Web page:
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Saturday, May 7, 2016

The Truth is...

When the therapist asks me if I look forward to drinking, I slouch into her cliched over sized leather sofa and unapologetically say yes. Some days the highlight.  Some days I  think about the hour when I can  relax, take my first sip and wait for the slow burn to make its way down my throat.

I never cared much for drinking until a few years ago. Maybe on Thanksgiving, a glass of cheap champagne or after a day spent at my parents where the Keystone flowed freely, but there was always a careful approach to drinking.

After seeing your grown daddy piss in the corner because he was so wasted he thought it the toilet, after years of passing by the hole in the bathroom closet in the perfect shape of my mother where on some drunken rage he'd thrown her. For what I don't remember now. After staying with my grandmother in the summers watching her binge vodka in her closet, drinking rightly scared me so.

But now like most good addictions go I've given myself strict rules not to be broken. I tell myself I'll only drink on the weekends, soon Thursday is almost the weekend and before I know it the weekend has no real start or end.  I tell myself its ok, after all I have a disabled child. I'm under so much pressure, I have to do something to release it, the advice given by mother.

The truth is I'm probably on my way to becoming a real life alcoholic, the kind that has to go to A.A. to get help.  My therapist suggests I quit drinking now before it gets to that point. "Perhaps try meditation instead."  I nod my head to her suggestion knowing full well I will probably stop off at the liquor store on the way home.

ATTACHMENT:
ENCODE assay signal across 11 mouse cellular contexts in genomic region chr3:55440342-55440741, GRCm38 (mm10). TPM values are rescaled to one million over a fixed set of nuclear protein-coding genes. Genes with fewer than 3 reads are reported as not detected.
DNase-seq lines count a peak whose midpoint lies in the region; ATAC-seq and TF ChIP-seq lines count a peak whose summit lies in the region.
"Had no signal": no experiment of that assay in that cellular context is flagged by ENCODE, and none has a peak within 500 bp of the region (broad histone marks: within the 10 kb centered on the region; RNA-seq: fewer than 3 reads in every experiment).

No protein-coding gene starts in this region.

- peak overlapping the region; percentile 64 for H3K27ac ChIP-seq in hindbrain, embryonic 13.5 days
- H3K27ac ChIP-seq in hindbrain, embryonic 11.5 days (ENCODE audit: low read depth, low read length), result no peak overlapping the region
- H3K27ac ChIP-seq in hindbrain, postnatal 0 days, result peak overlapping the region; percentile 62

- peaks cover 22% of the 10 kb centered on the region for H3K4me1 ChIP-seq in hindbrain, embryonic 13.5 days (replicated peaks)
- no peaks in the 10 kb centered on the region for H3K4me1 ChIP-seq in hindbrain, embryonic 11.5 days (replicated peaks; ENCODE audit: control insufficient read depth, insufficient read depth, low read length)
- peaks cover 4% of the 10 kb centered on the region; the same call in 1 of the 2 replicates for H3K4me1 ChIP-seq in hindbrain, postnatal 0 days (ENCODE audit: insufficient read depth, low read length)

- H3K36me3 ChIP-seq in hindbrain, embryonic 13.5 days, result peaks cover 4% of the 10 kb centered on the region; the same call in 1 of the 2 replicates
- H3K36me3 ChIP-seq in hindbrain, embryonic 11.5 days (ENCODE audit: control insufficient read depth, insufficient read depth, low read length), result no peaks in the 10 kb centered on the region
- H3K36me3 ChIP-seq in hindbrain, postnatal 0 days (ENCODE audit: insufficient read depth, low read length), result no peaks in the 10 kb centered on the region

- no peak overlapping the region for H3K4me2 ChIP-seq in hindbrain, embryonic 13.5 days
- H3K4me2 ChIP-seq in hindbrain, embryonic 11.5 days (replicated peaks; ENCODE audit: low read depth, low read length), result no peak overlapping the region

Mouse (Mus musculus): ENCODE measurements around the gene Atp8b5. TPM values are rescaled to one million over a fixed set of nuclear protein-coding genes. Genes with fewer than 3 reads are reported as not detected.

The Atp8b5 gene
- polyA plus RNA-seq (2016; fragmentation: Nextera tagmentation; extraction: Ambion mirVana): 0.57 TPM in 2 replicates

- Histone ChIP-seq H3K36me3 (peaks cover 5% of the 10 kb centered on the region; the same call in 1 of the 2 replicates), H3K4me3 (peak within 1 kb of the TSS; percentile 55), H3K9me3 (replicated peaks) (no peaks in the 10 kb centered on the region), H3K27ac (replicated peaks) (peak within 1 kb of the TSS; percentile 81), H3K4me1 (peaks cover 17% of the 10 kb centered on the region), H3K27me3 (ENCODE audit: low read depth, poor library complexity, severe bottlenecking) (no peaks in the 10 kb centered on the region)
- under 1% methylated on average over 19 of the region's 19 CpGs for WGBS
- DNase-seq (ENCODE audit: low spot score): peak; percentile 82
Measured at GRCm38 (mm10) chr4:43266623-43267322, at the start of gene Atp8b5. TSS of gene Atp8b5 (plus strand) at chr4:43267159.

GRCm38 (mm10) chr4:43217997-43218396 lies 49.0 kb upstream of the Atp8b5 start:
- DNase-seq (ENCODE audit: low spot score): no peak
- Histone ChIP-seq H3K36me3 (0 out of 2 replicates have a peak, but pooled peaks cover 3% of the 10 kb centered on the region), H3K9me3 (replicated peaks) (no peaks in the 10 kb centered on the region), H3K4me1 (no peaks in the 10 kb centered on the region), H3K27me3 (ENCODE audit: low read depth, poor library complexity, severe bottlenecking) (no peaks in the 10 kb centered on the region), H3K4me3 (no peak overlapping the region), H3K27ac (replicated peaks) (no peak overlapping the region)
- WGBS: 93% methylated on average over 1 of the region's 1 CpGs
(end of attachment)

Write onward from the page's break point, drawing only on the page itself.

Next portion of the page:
I'm one of those all or nothing kind of people.  I don't know that I could ever have a normal relationship with drinking again. Like my parents and grandmother before me, I've let it fill me up too much in ways no physical thing should be allowed to.  

4 comments:

  1. Lindsay you are very brave putting this kind of subject matter on here. It probably wasn't easy. I feel like people have a hard time being open about issues like this. My hope for you is that doing this can help you to get where you need to be about it. Alcohol addiction can be a real strong hold and I am praying for you. such a slippery slope I know. Love you my friend.

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  2. I'm thinking about you, wishing you lived closer and I'd come and swoop you up and we'd talk and laugh and bitch and moan. I'm sending love. Call me if you need to talk.

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  3. Oh, my. What an entry. I felt the ghost of the addiction pass through me as I read it. Wow.

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